Are You Afraid Of Netflix's 'The Great Hack'? Because You Should Be

Netflix is no stranger to eye-opening shows that define an era. The popular streaming platform releases hundreds of titles that have audiences buzzing for weeks, and they've just delivered a preview for a documentary that should have you rethinking everything when it comes to the internet. On Jul. 11, Netflix dropped The Great Hack trailer, and it explores the Facebook-Cambridge Analytica scandal that exploded in early 2018. Quite frankly, it's all starting to look like a real-life episode of Black Mirror, and if that doesn't scare you, then you're probably one of the millions of people who need to watch the film.

The Great Hack, which originally premiered at the 2019 Sundance Film Festival, will make its Netflix debut starting on Wednesday, Jul. 24. According to a press release courtesy of Netflix, the Jehane Noujaim and Karim Amer-directed documentary unravels the dark side of social media and the truth behind data exploitation by uncovering different sides to the Cambridge Analytica/Facebook data scandal. The film will focus on three key players in the scandal, including Carole Cadwalladr, David Carroll, and most notably, Brittany Kaiser. But ultimately,The Great Hack "forces us to question the origin of the information we consume daily. What do we give up when we tap that phone or keyboard and share ourselves in the digital age?"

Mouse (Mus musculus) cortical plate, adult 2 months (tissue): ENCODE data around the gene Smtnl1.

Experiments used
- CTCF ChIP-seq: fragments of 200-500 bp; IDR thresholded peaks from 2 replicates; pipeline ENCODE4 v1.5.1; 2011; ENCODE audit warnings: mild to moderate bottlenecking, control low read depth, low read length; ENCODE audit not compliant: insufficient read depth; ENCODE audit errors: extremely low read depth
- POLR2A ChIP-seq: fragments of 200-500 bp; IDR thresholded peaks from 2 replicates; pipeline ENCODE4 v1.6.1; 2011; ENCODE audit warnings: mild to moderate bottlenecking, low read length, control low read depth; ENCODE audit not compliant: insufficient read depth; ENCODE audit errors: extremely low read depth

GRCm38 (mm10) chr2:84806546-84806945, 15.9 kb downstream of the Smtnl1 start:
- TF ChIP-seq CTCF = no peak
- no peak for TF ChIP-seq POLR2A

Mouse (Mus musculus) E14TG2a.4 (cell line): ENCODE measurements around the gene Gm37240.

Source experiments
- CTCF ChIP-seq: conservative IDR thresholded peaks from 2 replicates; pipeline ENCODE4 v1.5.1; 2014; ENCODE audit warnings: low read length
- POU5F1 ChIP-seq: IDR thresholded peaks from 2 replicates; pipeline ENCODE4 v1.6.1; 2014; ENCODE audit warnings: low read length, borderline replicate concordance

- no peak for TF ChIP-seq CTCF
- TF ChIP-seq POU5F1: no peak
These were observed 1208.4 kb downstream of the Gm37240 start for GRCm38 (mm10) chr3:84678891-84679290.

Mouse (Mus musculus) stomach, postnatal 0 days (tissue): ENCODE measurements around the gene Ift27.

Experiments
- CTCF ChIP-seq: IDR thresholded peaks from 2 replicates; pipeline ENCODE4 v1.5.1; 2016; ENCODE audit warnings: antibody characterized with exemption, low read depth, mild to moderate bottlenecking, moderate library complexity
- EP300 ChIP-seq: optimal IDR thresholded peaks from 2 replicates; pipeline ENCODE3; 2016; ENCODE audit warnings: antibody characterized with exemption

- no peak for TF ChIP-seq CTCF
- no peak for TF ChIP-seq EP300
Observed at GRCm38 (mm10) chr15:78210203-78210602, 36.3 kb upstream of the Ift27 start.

The trailer for The Great Hack opens with Carroll posing an interesting question that has undoubtedly become a meme on Instagram. He asks a classroom, "Who has seen an advertisement that has convinced you that your microphone is listening to your conversations?" Everyone raises their hand — including me, a viewer from home.

"All of your interactions, your credit card swipes, web searches, locations, likes," the preview continues. "They're all collected in real time into a trillion-dollar-a-year industry." Yikes.

The Great Hack trailer then dives into what happened with Cambridge Analytica, explaining that the British political consulting firm worked for both the Trump and Brexit campaigns and "started using information warfare."

Later, the preview jumps to Kaiser, who explains that companies like Facebook and Google are currently the most powerful companies in the world is because data has now "surpassed oil in value," making data the "most valuable asset on earth." The clip then alludes to why.

"We targeted those whose minds we thought we could change until they saw the world the way we wanted them to," Kaiser said. "I do know that their targeting tool was considered a weapon."

Then the trailer leaves viewers questioning everything when it comes to what they put out online. "These platforms which were created to connect us have now been weaponized," a voiceover states. "It's impossible to know what is what because nothing is what it seems."


Hopefully, The Great Hack will be able to reach a grander audience and warn individuals of what can be done with their personal data. And although the documentary focuses on the Facebook-Cambridge Analytica scandal, you should remember that it's not just one social media platform. It's all of them.

“It’s not just Facebook; it’s Google, it’s Instagram, it’s WhatsApp, it’s everything,” producer Judy Korin said after the Sundance premiere. “This is pervasive and we need to find ways to, as a society, create regulation to protect ourselves.”

The Great Hack premieres Wednesday, Jul. 24 on Netflix.